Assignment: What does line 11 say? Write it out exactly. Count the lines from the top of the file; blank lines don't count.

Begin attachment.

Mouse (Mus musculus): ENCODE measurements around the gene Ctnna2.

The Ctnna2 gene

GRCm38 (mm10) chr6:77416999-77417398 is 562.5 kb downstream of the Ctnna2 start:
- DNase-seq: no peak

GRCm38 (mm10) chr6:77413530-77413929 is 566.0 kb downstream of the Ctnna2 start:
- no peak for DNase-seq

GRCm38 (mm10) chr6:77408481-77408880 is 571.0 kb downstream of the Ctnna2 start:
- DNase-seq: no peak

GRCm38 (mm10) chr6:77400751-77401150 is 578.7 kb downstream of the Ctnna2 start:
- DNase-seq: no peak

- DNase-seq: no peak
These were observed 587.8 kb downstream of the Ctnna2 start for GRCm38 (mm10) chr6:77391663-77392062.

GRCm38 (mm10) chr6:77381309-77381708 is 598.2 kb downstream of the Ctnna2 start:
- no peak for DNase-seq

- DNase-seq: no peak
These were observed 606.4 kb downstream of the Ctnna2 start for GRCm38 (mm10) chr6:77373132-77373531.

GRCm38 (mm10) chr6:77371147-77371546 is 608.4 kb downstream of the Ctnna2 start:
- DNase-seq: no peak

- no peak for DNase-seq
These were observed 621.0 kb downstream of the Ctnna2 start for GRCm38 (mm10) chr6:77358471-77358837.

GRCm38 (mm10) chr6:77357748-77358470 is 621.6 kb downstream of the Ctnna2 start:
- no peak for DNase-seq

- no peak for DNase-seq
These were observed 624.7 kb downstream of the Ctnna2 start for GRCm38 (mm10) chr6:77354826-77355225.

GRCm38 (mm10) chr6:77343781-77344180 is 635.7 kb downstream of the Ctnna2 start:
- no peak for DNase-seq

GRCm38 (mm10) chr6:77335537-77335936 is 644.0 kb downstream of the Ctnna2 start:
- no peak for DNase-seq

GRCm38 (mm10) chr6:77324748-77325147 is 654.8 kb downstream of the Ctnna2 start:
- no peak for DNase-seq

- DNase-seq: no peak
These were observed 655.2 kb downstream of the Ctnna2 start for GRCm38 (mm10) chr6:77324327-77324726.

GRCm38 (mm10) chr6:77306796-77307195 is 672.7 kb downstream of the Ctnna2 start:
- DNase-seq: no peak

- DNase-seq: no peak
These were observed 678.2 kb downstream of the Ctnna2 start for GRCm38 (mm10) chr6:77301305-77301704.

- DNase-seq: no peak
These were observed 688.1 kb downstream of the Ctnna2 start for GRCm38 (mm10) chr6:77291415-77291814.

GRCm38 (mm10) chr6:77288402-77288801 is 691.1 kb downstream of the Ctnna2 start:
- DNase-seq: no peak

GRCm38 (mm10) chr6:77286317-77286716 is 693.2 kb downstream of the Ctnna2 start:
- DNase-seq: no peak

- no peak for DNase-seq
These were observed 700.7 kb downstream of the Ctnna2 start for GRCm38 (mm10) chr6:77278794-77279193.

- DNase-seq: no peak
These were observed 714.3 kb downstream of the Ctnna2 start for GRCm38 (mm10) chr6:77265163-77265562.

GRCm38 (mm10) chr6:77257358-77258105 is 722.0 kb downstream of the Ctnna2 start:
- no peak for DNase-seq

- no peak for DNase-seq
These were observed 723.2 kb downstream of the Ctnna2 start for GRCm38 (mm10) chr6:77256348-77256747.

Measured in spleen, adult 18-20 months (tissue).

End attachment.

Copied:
- DNase-seq: no peak